By Edwin S. Hopson
On April 9, 2013, President Obama announced his intent to nominate three additional persons to serve as Members of the National Labor Relations Board. If confirmed, this would bring the number of Board Members to five, including two recess appointments.
The three persons to be nominnated are: Current Board Chairman Mark GastonPearce, Harry I. Johnson, III, and Philip A. Miscimarra.
Pearce has served as NLRB Chairman since August 2011, and has served as a Member of the Board since March 2010. His current term expires in August, 2013. He is currently the only Member who has been confirmed by the Senate.
Harry I. Johnson, III is a partner with the law firm of Arent Fox LLP, a position he has held since 2010. He is based in Los Angeles, California. Previously, Johnson worked at the Jones Day law firm as partner from 2006 to 2010, and as an associate from 1994 to 2005. Johnson received a B. A. from Johns Hopkins University, an M.A.L.D. from Tufts University’s Fletcher School of Law and Diplomacy, and a J.D. from Harvard Law School. He has regularly represented employers in labor and employment matters.
Philip A. Miscimarra is partner with the law firm of Morgan Lewis & Bockius LLP, a position he has held since 2005. He is based in Chicago, Illinois. Also, since 1997, Miscimarra has been a senior fellow at the University of Pennsylvania’s Wharton School of Business. Miscimarra also practiced law at Seyfarth Shaw LLP from 1987 to 2005. Miscimarra received a B.A. from Duquesne University, an M.B.A. from the University of Pennsylvania’s Wharton School of Business, and a J.D. from the University of Pennsylvania Law School. He has represented management in labor and employment matters.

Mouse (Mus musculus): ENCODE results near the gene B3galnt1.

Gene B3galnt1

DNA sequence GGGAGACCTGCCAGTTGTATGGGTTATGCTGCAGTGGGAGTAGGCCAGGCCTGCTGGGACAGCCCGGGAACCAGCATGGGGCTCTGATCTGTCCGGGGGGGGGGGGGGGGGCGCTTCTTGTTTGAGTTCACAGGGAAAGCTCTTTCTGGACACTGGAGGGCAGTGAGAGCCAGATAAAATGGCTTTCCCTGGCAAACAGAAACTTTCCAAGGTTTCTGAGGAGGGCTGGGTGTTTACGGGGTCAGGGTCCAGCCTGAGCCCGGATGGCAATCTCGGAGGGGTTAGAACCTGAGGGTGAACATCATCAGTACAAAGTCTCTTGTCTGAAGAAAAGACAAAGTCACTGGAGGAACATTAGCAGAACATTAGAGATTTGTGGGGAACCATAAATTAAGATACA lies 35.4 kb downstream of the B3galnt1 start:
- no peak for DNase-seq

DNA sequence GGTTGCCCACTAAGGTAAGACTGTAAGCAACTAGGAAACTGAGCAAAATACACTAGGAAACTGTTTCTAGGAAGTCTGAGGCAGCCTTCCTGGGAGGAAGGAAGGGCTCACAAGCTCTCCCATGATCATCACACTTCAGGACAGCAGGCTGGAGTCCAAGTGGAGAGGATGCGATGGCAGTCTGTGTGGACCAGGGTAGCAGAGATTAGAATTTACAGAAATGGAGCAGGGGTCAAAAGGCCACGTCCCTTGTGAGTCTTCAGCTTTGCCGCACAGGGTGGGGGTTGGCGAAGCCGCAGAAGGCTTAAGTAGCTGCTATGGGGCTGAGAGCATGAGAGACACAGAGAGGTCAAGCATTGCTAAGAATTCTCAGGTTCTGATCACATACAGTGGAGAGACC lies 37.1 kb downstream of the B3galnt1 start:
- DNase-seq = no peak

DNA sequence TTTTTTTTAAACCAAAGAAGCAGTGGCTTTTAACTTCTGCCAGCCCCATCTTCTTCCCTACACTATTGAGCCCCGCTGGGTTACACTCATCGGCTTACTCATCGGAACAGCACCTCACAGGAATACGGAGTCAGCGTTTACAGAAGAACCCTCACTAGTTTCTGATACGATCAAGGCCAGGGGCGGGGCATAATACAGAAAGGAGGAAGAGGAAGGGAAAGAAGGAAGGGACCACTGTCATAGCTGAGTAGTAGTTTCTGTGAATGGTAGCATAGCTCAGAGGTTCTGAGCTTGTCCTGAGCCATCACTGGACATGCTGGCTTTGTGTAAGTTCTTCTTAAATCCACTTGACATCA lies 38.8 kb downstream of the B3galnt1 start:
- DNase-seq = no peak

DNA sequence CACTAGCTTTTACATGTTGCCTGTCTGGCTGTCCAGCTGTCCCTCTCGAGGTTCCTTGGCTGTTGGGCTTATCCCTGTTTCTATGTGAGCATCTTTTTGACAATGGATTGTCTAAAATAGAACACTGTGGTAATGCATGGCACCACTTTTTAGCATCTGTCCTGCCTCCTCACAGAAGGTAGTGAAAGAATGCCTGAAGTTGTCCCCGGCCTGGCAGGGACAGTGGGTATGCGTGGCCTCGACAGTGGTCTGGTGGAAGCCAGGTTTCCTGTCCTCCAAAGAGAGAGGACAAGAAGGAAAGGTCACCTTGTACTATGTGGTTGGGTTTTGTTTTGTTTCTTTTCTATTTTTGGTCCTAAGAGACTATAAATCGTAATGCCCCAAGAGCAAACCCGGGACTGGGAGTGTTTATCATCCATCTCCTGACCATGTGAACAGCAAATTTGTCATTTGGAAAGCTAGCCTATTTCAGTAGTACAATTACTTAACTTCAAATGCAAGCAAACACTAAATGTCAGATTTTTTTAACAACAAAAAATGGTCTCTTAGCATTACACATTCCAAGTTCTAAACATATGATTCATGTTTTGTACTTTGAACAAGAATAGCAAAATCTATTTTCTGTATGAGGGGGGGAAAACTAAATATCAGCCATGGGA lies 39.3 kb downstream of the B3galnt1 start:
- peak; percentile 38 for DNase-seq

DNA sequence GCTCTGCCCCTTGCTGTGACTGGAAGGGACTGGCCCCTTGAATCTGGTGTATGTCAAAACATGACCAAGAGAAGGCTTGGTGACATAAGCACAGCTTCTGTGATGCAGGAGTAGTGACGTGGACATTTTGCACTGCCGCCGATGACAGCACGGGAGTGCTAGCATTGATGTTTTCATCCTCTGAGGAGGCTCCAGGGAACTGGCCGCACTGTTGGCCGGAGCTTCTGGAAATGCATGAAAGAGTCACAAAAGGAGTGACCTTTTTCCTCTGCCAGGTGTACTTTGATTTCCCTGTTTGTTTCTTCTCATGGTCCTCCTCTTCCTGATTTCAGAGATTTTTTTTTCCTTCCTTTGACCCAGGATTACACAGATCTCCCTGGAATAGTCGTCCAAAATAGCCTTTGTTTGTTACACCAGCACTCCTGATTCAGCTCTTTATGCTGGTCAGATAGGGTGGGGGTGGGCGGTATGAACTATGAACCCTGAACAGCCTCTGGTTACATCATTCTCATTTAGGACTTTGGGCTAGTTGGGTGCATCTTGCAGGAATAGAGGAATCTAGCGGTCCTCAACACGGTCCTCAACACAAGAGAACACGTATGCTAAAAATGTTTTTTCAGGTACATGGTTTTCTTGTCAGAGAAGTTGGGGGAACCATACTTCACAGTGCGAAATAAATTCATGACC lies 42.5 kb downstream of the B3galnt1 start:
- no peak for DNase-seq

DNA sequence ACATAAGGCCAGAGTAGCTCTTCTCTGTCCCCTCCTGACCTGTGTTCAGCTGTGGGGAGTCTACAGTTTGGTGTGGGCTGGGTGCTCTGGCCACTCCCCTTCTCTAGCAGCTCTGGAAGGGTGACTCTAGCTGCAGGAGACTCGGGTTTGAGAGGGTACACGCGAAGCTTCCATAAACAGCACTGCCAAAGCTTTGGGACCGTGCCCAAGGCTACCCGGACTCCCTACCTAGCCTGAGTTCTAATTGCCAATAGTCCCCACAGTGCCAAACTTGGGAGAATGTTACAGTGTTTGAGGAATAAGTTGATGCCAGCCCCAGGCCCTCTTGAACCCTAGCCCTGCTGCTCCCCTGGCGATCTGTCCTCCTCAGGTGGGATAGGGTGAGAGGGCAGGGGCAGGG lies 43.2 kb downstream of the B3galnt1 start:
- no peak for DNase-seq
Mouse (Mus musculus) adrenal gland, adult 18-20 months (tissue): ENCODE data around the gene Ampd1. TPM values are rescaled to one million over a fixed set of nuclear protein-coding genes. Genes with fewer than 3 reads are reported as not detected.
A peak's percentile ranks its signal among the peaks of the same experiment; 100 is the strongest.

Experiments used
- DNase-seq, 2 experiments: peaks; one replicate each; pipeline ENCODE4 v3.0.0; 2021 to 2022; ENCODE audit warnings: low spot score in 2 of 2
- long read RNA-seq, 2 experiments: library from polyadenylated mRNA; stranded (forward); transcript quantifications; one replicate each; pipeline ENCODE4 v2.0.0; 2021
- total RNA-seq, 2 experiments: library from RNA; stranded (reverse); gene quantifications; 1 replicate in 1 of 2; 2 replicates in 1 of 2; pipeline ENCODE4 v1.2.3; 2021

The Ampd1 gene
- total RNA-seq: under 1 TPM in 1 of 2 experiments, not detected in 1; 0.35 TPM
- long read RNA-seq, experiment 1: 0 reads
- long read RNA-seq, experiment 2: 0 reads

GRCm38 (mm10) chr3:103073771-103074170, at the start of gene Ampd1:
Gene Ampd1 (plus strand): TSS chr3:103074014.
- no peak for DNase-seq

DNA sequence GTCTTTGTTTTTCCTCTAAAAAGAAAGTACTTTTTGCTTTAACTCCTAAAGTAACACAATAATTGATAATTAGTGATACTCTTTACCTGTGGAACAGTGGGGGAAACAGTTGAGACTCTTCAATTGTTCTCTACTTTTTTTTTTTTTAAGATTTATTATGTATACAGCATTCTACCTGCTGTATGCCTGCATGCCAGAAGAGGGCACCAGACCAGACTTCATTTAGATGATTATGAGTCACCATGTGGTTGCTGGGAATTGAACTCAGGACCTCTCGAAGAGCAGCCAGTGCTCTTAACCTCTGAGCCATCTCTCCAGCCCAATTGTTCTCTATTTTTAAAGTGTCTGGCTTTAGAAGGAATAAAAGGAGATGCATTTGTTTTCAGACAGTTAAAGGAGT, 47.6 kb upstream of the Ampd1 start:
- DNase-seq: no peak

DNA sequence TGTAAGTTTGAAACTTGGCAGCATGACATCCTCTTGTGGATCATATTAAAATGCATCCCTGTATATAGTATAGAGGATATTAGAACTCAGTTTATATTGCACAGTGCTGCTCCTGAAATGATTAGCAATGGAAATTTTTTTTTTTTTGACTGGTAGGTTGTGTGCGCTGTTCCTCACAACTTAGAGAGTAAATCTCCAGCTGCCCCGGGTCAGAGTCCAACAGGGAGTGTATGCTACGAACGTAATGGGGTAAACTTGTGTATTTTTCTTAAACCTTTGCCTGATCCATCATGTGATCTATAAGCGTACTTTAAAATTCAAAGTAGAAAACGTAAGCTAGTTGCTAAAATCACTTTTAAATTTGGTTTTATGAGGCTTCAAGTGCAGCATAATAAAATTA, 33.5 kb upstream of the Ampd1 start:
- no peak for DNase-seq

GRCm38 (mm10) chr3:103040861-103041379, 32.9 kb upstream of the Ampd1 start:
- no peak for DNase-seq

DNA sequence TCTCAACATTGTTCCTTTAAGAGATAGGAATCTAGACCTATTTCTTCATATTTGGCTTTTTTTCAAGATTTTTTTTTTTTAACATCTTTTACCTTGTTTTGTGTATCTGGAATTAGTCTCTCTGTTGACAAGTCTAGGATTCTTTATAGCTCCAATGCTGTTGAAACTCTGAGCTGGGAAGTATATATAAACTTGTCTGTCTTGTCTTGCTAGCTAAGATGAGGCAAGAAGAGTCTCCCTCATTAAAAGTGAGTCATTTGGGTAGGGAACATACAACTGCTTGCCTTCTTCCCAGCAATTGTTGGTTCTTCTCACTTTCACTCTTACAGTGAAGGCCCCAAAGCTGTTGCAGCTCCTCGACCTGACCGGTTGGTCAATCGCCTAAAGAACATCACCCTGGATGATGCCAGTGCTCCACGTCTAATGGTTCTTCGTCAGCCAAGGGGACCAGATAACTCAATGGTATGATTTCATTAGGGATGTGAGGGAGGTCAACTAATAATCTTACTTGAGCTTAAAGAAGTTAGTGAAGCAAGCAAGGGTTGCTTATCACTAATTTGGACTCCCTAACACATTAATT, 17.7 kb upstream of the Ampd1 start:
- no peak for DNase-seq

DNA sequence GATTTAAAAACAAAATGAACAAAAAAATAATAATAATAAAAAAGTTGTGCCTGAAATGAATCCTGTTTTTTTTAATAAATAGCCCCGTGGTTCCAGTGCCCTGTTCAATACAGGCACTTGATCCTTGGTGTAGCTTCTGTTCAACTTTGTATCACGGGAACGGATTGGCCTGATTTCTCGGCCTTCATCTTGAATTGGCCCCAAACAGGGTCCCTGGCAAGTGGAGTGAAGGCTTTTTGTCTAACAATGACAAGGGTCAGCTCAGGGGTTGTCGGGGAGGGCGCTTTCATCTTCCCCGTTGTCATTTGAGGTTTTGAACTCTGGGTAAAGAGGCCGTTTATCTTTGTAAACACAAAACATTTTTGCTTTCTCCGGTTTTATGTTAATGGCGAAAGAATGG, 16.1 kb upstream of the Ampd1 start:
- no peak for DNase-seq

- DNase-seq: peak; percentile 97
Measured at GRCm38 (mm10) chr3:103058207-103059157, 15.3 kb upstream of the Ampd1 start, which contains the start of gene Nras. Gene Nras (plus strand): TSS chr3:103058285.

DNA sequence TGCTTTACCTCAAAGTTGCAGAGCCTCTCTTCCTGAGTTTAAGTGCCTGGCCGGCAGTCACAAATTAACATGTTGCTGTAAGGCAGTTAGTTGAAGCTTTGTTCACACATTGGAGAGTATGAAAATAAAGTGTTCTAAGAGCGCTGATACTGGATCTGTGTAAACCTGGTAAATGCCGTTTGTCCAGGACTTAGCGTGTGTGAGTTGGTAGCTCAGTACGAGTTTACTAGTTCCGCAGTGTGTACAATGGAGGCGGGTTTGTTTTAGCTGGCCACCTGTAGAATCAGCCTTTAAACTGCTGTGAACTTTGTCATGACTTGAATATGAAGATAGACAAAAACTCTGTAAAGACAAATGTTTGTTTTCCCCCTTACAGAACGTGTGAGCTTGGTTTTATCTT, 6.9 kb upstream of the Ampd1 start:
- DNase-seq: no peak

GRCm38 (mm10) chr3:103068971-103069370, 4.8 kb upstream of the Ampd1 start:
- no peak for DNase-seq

Nominations for the five-member Board were previously submitted by the President and are still pending for recess-appointees Richard F. Griffin, Jr. and Sharon Block. The recess appointment are under attack in many cases now pending in the federal courts. In one of those cases, Noel Canning v. NLRB, the D.C. Circuit Court of Appeals ruled the appointments were invalid. The NLRB is seeking review of that decision by the U.S. Supreme Court.